5. Liquor

Alcohol1Photo credit: wikimedia

The first true evidence of distillation process comes from Babylon and dated back to the fourth millennium BC. Beer was one of the widely used beverages among all age groups in Babylon. They started to extract a small amount of alcohol for use in perfumes. The process of freeze distillation is also used in the Mongol till the 7th century AD. Now alcoholic beverages are consumed worldwide on a large scale.

4. Mechanical Clock

Mechanical ClockPhoto credit: Wikimedia

The origin of the mechanical clock is still unknown but there are many assumptions about it. Some say that the first mechanical clock was completed in China to call the monks to prayer. While others believed that the first mechanical clock was appeared in Europe during the 13th century. The oldest surviving clock was installed in Salisbury Cathedral in 1386. Another mechanical clock was installed in Wells Cathedral in 1392 and now preserved in the Science Museum in London.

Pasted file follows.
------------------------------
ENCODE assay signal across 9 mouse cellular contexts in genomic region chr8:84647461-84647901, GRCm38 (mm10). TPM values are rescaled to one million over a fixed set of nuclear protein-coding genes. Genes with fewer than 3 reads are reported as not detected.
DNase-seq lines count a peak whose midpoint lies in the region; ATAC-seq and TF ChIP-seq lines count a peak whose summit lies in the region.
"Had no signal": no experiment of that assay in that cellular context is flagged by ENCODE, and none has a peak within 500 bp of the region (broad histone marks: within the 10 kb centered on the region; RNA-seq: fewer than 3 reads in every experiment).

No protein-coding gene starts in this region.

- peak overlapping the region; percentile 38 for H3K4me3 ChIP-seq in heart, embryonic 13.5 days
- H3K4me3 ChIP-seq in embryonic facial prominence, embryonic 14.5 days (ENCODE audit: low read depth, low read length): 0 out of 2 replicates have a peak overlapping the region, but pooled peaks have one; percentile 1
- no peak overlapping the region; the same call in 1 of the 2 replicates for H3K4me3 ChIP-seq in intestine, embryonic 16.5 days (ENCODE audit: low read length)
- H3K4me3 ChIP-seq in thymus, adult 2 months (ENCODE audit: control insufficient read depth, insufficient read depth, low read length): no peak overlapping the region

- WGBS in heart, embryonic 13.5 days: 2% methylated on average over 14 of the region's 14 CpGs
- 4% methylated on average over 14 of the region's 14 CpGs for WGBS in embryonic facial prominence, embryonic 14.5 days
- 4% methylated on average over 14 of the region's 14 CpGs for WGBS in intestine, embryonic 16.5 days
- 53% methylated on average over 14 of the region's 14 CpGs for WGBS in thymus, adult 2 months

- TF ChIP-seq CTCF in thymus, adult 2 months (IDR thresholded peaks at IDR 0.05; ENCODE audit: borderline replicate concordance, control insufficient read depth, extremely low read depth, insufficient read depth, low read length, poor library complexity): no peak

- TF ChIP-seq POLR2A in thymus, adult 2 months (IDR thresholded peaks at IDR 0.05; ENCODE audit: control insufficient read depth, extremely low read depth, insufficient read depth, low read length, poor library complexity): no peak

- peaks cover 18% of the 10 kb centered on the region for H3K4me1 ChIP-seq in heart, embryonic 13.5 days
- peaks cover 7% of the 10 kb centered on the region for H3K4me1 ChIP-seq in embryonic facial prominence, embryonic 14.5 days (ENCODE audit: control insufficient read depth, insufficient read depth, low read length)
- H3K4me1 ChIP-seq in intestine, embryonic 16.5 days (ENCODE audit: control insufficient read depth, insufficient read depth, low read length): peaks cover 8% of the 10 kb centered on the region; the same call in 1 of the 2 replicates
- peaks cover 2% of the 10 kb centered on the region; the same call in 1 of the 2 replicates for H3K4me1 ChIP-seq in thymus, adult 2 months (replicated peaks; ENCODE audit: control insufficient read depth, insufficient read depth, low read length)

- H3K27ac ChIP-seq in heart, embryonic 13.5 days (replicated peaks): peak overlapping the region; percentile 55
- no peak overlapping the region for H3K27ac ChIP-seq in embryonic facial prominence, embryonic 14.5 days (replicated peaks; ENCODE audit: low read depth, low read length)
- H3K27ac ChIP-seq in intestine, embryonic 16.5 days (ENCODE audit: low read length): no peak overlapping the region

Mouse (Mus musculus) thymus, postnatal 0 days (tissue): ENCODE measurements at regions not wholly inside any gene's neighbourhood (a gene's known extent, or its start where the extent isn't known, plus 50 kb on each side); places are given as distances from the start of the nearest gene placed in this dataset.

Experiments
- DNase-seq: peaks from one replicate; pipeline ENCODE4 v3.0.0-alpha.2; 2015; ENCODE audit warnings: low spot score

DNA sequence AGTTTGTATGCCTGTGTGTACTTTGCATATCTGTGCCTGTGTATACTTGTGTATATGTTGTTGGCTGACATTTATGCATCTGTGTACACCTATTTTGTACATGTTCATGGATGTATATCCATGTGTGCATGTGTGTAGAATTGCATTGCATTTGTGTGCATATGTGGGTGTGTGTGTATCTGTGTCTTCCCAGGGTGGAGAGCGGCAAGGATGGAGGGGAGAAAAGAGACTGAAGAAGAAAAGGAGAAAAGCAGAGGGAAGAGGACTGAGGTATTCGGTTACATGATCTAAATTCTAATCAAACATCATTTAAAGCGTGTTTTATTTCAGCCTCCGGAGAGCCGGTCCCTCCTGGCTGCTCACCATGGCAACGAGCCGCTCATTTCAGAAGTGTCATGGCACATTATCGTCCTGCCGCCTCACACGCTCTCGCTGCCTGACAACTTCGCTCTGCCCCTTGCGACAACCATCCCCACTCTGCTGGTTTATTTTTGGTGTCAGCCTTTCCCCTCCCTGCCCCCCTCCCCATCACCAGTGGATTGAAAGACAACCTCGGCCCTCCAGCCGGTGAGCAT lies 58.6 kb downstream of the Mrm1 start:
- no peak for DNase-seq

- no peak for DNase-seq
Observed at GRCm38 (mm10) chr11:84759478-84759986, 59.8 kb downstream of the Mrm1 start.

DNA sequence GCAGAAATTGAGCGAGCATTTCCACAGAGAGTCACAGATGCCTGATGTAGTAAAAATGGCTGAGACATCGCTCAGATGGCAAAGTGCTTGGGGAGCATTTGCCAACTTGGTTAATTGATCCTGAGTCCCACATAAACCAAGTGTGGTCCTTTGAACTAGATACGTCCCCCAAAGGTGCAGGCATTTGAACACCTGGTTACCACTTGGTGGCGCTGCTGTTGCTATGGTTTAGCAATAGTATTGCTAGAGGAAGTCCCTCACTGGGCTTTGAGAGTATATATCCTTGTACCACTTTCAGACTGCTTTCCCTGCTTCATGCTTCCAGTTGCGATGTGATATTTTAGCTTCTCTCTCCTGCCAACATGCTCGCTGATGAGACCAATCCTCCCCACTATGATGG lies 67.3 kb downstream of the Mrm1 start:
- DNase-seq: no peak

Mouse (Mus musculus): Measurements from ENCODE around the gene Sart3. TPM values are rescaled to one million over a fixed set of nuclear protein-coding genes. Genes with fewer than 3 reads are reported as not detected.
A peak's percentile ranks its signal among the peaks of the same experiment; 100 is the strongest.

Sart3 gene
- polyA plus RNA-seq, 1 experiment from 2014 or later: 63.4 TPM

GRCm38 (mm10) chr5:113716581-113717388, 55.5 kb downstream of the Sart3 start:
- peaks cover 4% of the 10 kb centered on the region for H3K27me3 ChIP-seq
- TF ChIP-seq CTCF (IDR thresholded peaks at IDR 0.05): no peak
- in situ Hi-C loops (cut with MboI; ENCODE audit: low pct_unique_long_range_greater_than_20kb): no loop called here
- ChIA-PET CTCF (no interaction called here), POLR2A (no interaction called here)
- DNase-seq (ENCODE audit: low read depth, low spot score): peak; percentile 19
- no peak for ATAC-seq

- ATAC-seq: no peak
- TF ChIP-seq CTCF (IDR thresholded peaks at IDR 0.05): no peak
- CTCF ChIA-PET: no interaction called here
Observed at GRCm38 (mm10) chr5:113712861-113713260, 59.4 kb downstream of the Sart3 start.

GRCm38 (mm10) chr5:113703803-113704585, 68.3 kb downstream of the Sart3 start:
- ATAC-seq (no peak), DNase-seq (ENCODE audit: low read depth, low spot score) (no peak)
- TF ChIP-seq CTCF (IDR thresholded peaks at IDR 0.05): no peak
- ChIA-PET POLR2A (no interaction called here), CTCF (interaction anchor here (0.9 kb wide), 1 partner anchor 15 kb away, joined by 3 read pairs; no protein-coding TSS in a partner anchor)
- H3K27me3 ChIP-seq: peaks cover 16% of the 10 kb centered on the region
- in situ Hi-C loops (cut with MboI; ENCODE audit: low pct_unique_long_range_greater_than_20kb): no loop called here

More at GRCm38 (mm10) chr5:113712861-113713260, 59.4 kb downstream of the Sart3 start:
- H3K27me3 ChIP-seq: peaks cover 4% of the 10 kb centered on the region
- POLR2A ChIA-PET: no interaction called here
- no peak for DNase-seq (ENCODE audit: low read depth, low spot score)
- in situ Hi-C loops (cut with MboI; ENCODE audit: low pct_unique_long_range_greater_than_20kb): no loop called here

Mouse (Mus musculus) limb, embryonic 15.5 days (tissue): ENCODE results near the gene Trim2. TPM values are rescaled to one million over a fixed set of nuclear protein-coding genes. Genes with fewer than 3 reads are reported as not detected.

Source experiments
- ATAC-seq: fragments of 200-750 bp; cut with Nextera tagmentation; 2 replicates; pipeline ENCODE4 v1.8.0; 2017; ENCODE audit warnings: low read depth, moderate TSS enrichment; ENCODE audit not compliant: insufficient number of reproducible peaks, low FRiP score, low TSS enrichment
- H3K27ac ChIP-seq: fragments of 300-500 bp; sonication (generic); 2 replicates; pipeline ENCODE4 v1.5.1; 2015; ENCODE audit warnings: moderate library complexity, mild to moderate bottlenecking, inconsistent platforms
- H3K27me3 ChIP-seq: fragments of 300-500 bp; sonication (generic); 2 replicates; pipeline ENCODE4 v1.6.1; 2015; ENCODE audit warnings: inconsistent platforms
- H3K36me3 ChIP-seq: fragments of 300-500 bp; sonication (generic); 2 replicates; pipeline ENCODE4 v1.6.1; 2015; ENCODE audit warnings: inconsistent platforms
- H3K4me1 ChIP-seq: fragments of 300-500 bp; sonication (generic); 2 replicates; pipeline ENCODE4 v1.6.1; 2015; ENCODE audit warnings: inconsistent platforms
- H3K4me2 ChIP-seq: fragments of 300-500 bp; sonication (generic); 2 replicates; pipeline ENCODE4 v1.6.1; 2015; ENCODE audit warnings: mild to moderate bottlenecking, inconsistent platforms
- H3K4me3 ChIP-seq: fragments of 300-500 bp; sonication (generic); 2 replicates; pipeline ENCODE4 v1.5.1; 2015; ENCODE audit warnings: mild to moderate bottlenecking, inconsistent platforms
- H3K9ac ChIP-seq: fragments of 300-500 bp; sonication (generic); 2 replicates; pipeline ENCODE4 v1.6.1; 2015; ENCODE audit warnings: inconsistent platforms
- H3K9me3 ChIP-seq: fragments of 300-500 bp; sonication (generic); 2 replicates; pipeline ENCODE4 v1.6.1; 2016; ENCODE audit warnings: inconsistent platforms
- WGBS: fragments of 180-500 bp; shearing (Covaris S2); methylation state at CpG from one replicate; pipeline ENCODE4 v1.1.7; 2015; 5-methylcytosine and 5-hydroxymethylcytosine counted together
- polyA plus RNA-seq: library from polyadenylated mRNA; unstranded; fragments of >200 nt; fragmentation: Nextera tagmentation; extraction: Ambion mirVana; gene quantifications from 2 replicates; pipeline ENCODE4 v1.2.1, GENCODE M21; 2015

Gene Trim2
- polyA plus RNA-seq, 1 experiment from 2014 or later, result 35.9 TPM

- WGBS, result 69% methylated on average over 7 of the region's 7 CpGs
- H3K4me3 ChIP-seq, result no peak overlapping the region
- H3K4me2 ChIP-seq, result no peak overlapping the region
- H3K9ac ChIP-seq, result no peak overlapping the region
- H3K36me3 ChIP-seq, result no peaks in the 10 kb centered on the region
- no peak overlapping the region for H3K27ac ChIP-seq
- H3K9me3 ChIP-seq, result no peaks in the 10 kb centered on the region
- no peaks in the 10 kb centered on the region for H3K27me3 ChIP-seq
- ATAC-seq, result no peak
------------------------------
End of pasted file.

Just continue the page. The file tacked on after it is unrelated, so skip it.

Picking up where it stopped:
3. Compass

CompassPhoto credit: Wikimedia

The very first design of the compass was invented in China in the 2nd century. They used a lodestone (a natural magnetized ore) and suspend it freely and it always points in the same direction towards the magnetic poles. At that time compass were used for selection of places for house. In the 11th century, people start using it for navigation

2. Heavy plough

Heavy ploughPhoto credit: Wikimedia